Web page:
Six in the Morning: Window therapy is more relatable than a bank of TVs

Fawn Musick

Last week, I was taken out to dinner for my birthday, and I was joined by two amazing young men and my wonderful hubby. We ate at a popular, but local, steakhouse. I had such a nice time as we visited and joked about many things. The only negative to the evening was the table next to us. It had a whiney, bad-tempered male child with a loud voice. He didn’t want to be there, he didn’t like baked potatoes, he wanted a very expensive steak and NO! He was not going to share. Ugh!

At my table, my 12-year-old listened and turned to me with wide eyes. He didn’t say a word, but I knew he was listening. The kid at the next table was about his age, maybe a year or so younger. He was slumped on top of the table fussing and finally threw his menu at his dad. The mom sat there in total silence and nibbled on her salad while dad and kid left.

Meanwhile, we visited the salad bar and made our selections. Our youngest said that he needed to visit the bathroom. I scooted my chair out, and he kept hesitating. “Do you need out or not?” I questioned him.

He shook his head and kept looking over to the next table. Finally, he whispered to me, “They are in the bathroom.” I knew he was talking about the young boy and his dad.

About that time, the mom put her fork across her salad plate, signed the ticket, and left. I guess they were not in the bathroom after all. Perhaps dad had gotten tired of the fussing, or perhaps he called the mom from the car and announced that they were not coming back in. Either way, the absence of that particular noise made our evening even more enjoyable.

After the meal, we snapped some pics on our phones, burped a few times, and declared the evening a success. Later in the week, I was telling some of the other kids about how much fun the birthday evening had been when I realized that much of the enjoyment came from the fact that we were able to visit with each other while celebrating my special day.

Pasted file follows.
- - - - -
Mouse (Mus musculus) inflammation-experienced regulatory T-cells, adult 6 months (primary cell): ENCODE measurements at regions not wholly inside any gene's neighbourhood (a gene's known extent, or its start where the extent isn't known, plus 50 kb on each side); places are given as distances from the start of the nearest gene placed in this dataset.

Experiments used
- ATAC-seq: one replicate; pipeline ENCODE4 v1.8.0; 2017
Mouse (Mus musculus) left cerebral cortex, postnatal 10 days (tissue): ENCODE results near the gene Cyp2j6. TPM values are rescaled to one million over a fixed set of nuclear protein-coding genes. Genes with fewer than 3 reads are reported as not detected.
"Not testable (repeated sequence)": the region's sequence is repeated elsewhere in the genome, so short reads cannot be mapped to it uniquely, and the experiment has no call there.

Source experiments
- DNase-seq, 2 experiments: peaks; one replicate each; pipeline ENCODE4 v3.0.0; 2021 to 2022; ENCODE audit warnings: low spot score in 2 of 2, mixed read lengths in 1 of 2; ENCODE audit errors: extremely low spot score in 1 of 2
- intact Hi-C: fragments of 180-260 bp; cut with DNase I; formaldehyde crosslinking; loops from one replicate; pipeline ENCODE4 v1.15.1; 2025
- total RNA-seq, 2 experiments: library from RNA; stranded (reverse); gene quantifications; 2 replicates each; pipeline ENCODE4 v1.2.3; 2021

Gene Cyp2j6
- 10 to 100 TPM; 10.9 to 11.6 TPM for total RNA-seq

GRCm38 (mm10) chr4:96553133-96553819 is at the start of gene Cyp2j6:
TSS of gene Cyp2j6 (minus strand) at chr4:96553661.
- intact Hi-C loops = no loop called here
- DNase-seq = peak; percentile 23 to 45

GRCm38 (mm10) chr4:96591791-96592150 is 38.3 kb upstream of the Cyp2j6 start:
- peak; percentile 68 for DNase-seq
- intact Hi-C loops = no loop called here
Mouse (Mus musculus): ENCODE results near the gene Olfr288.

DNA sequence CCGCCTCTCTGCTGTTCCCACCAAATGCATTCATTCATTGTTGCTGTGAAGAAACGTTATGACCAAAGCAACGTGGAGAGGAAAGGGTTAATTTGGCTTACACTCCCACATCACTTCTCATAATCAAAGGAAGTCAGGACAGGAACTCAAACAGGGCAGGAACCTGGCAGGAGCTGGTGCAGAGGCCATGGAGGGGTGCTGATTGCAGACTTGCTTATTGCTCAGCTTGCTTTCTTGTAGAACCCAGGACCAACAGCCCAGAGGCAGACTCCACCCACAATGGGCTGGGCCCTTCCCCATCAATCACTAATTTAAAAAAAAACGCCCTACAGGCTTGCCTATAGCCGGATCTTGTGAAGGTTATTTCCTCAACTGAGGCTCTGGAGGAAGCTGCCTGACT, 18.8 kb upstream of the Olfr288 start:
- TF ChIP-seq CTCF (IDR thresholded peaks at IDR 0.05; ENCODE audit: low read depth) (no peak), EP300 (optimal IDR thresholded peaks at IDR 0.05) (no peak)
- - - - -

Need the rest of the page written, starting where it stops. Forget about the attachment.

Our local steakhouse does not have banks of televisions hung across each wall, nor was there any crazy music being piped in over our table. There was the sound of conversations and the clink of dinnerware but nothing extra added. Good food. Good conversation. It was enough.

I am not sure when the fad began that popular restaurants needed multiple televisions PLUS loud music roaring overhead. I can look back at the times we decided to take our children out to eat only to be bombarded by noise the entire time. No conversations. No joking or learning more about who we were or which direction our dreams were taking us. Just noise.

In fact, this fad has spread. Banks have televisions. Doctors’ offices have televisions. Car places have televisions. Schools now have televisions. Nail salons have televisions. When I lie back in my dentist’s office, there is a computer screen directly overhead, and they offer to play anything I want on Netflix. Good grief! Everywhere we turn, television, or an information loop of some sort, is bombarding our senses. Not to mention that most folks are continually tied to the internet in some form or fashion.

In our up-and-coming psychiatry office, we do not have a television, nor do we offer our Wi-Fi code. At first, it was because of the cost associated with installing a television in the waiting room, but as we grew, patients began to tell us how nice it was to come in and sit with no noise. We have one who practices meditation while she waits. Some cry while others simply sit with their eyes closed. Some pick out a book from our shelves as others play on their phones or iPads. One young man draws on his sketchpad. and Many of the children color in the coloring books.

Our waiting room is full of human noise, and I find that I prefer that to the overloud noise of information being vomited out of every outlet available, or to inflated egos cooking up dishes and desserts that sound awful. I prefer the sound of soft conversations offering grace and kindness to one more touchdown analysis or high-pitched princess drama.

Actually, I prefer giving “window therapy” to people who come to see us rather than installing a television. I like to listen to them, and I like to look at pictures of their kids and grandkids. I like to discuss where they went for vacation and where they are going for Christmas. I console and discuss and commiserate and give advice. We talk about the virtues of being in band and sports and chess club.

When the human connection is replaced with a television, we all lose. People are fascinating, and their stories are even more fascinating. Without the television, we learn that others have adopted their children. We learn that others have older parents who are struggling. We learn that Middle School is difficult for most, and we learn that we can lean on others for understanding.

We learn that a device can never take the place of one human listening to another.

Fawn Musick is a Princeton Times columnist, a mom, and a blogger. To read more of her work, visit To contact her, write